Lundgren Land

$17 million West Glacier deal won’t change the culture or character of historic village, new and old guard say

By Tristan Scott

WEST GLACIER – Until recently, quantifying the worth of West Glacier’s quaint business district meant calling it priceless, the experience of strolling through this tiny oasis fringing Glacier National Park difficult to put into words.

Not so any more.

But even with the $17 million sale of West Glacier’s business properties by the Lundgren family to Glacier Park, Inc. on July 1 – a price tag disclosed in corporate Security Exchange Commission filings by GPI’s parent company, Viad Corp. – owner Bill Lundgren said the deal would not compromise the sanctity of the community and its historic ties to Glacier National Park.

Lundgren and his cousins were the principal owners of the 32-room West Glacier Motel and Cabins, the West Glacier Restaurant and Bar (known locally as Freda’s), the West Glacier Mercantile, the West Glacier Gift Shop and other guest services, including a gas station.

The sale also included 3.8 acres of inholdings within Glacier National Park in Apgar – the Apgar Village Lodge, the Cedar Tree Gift Shop and staff housing units in Apgar and West Glacier.

And while the deal raised concern among locals untrusting of corporations, and frustrated over what some referred to as “secret negotiations,” Bill Lundgren said the family selected GPI because of the company’s long history with Glacier National Park and its connection to the area.

“They have a lot of experience and a long track record of historic preservation and restoration of the facilities,” Lundgren said. “There have been other expressions of interest through the years. We were flattered but the time was not right. Now there is the recognition that it is time. I think we all recognize that.”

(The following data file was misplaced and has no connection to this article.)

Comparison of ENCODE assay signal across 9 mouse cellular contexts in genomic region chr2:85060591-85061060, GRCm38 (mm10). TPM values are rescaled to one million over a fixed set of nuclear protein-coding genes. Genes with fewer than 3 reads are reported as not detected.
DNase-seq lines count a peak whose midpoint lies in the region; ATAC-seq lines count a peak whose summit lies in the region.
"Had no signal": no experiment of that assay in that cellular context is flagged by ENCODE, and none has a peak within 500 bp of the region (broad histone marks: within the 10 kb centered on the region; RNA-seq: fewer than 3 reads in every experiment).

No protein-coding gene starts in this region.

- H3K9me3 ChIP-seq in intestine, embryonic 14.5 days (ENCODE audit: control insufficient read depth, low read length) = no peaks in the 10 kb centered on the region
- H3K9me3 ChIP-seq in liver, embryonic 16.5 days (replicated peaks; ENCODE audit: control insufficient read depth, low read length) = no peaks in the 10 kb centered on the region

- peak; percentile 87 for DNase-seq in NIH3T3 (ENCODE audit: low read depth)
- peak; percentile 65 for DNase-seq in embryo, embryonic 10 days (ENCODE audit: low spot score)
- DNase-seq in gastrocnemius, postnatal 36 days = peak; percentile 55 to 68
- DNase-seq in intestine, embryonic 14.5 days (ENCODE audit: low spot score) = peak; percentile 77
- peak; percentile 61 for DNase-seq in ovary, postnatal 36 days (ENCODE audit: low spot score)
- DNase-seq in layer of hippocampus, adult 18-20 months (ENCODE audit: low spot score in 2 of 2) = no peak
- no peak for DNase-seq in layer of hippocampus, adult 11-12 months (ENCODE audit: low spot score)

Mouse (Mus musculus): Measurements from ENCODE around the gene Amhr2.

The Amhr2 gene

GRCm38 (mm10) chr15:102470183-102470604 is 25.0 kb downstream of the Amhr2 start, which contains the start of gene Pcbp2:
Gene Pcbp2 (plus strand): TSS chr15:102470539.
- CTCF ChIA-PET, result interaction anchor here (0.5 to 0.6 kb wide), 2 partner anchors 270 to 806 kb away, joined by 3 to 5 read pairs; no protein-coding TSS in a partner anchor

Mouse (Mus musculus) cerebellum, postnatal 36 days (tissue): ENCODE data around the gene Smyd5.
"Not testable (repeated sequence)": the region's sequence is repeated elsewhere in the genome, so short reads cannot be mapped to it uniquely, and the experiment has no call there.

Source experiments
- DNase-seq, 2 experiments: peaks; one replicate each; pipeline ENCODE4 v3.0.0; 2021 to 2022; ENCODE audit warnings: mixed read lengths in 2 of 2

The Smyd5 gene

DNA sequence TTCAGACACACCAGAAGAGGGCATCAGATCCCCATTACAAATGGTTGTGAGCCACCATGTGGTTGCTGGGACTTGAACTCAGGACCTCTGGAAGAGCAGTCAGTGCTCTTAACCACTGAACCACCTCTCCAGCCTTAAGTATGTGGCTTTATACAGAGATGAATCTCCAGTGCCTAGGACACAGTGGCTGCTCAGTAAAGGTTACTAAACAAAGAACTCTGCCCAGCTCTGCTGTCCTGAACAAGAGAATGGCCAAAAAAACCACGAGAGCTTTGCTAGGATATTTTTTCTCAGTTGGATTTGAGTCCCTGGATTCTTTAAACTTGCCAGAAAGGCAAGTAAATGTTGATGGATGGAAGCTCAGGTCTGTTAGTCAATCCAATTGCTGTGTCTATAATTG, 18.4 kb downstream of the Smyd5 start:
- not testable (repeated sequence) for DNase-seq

The purchase price was $16 million in cash, subject to certain adjustments. The Company also purchased inventory necessary for the operation of the purchased business, including retail, food and beverage and gas station inventory, for $1 million, subject to certain adjustments.

The properties are situated on approximately 200 acres at the west entrance of Glacier National Park, and the sale of the land to GPI was perhaps the most alarming element of the deal for local residents who worry about development.

Jim Clarke, a seasonal resident of West Glacier for 28 years, said he was dismayed that locals weren’t better apprised of the negotiations, and worried that the “pristine” acreage would become the site of condos or a hotel.

“Up until now the decisions have been made in the dark, and that raises the anxiety of a lot of people,” he said. “Our kids grew up here and we have great affection for this place. We also have a lot of respect for the Lundgren family, so this isn’t like we’re upset with them. But having said that we’re concerned because I’ve seen what big corporations have done to national parks like Estes and the Great Smoky Mountains.”

Clarke recalled how Ev Lundgren, who joined his father after World War II in purchasing the West Glacier businesses, set up bird houses on the undeveloped land and enjoyed strolling through the forests.